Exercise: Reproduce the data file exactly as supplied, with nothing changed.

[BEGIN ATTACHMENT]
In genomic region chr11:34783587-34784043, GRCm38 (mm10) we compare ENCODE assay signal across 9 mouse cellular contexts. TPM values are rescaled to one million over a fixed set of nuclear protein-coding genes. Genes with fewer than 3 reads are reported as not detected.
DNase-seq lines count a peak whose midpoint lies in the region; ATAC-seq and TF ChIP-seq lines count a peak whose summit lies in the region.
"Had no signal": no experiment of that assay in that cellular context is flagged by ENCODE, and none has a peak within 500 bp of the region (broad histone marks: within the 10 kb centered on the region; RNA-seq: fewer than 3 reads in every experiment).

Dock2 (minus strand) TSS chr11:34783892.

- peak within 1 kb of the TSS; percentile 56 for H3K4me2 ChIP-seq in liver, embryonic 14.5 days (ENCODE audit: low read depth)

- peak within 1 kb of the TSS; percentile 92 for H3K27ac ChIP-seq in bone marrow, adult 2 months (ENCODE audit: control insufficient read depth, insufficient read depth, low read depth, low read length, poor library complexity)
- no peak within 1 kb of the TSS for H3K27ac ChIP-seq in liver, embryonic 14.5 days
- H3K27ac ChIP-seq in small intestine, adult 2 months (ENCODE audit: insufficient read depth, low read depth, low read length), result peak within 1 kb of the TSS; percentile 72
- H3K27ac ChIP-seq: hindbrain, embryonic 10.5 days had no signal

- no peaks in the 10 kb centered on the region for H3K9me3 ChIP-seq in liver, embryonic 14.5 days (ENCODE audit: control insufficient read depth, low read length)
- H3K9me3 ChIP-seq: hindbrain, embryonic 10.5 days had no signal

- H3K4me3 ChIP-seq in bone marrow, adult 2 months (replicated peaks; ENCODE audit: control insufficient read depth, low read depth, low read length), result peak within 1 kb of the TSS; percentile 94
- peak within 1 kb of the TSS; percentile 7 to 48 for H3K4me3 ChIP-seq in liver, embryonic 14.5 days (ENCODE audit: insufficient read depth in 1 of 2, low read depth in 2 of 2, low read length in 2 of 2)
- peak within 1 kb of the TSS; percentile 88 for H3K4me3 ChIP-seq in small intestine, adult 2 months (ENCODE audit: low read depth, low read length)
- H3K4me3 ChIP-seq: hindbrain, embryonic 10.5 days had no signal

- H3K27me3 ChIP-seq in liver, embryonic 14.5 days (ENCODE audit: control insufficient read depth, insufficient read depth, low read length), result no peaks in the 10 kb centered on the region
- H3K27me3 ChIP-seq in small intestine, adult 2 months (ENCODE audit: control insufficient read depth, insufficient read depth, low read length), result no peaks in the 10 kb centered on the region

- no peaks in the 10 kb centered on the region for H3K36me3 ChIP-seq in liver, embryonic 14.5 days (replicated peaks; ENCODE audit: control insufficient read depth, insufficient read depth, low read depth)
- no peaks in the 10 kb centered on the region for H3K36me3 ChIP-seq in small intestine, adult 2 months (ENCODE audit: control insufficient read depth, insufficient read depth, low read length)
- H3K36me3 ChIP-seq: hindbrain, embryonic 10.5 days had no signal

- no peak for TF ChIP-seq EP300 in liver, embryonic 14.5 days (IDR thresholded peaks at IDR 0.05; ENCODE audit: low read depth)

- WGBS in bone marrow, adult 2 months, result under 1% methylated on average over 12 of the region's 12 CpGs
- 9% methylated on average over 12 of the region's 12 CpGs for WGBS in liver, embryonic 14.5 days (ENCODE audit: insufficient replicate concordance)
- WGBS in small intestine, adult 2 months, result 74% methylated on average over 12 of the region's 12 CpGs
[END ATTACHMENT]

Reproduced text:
In genomic region chr11:34783587-34784043, GRCm38 (mm10) we compare ENCODE assay signal across 9 mouse cellular contexts. TPM values are rescaled to one million over a fixed set of nuclear protein-coding genes. Genes with fewer than 3 reads are reported as not detected.
DNase-seq lines count a peak whose midpoint lies in the region; ATAC-seq and TF ChIP-seq lines count a peak whose summit lies in the region.
"Had no signal": no experiment of that assay in that cellular context is flagged by ENCODE, and none has a peak within 500 bp of the region (broad histone marks: within the 10 kb centered on the region; RNA-seq: fewer than 3 reads in every experiment).

Dock2 (minus strand) TSS chr11:34783892.

- peak within 1 kb of the TSS; percentile 56 for H3K4me2 ChIP-seq in liver, embryonic 14.5 days (ENCODE audit: low read depth)

- peak within 1 kb of the TSS; percentile 92 for H3K27ac ChIP-seq in bone marrow, adult 2 months (ENCODE audit: control insufficient read depth, insufficient read depth, low read depth, low read length, poor library complexity)
- no peak within 1 kb of the TSS for H3K27ac ChIP-seq in liver, embryonic 14.5 days
- H3K27ac ChIP-seq in small intestine, adult 2 months (ENCODE audit: insufficient read depth, low read depth, low read length), result peak within 1 kb of the TSS; percentile 72
- H3K27ac ChIP-seq: hindbrain, embryonic 10.5 days had no signal

- no peaks in the 10 kb centered on the region for H3K9me3 ChIP-seq in liver, embryonic 14.5 days (ENCODE audit: control insufficient read depth, low read length)
- H3K9me3 ChIP-seq: hindbrain, embryonic 10.5 days had no signal

- H3K4me3 ChIP-seq in bone marrow, adult 2 months (replicated peaks; ENCODE audit: control insufficient read depth, low read depth, low read length), result peak within 1 kb of the TSS; percentile 94
- peak within 1 kb of the TSS; percentile 7 to 48 for H3K4me3 ChIP-seq in liver, embryonic 14.5 days (ENCODE audit: insufficient read depth in 1 of 2, low read depth in 2 of 2, low read length in 2 of 2)
- peak within 1 kb of the TSS; percentile 88 for H3K4me3 ChIP-seq in small intestine, adult 2 months (ENCODE audit: low read depth, low read length)
- H3K4me3 ChIP-seq: hindbrain, embryonic 10.5 days had no signal

- H3K27me3 ChIP-seq in liver, embryonic 14.5 days (ENCODE audit: control insufficient read depth, insufficient read depth, low read length), result no peaks in the 10 kb centered on the region
- H3K27me3 ChIP-seq in small intestine, adult 2 months (ENCODE audit: control insufficient read depth, insufficient read depth, low read length), result no peaks in the 10 kb centered on the region

- no peaks in the 10 kb centered on the region for H3K36me3 ChIP-seq in liver, embryonic 14.5 days (replicated peaks; ENCODE audit: control insufficient read depth, insufficient read depth, low read depth)
- no peaks in the 10 kb centered on the region for H3K36me3 ChIP-seq in small intestine, adult 2 months (ENCODE audit: control insufficient read depth, insufficient read depth, low read length)
- H3K36me3 ChIP-seq: hindbrain, embryonic 10.5 days had no signal

- no peak for TF ChIP-seq EP300 in liver, embryonic 14.5 days (IDR thresholded peaks at IDR 0.05; ENCODE audit: low read depth)

- WGBS in bone marrow, adult 2 months, result under 1% methylated on average over 12 of the region's 12 CpGs
- 9% methylated on average over 12 of the region's 12 CpGs for WGBS in liver, embryonic 14.5 days (ENCODE audit: insufficient replicate concordance)
- WGBS in small intestine, adult 2 months, result 74% methylated on average over 12 of the region's 12 CpGs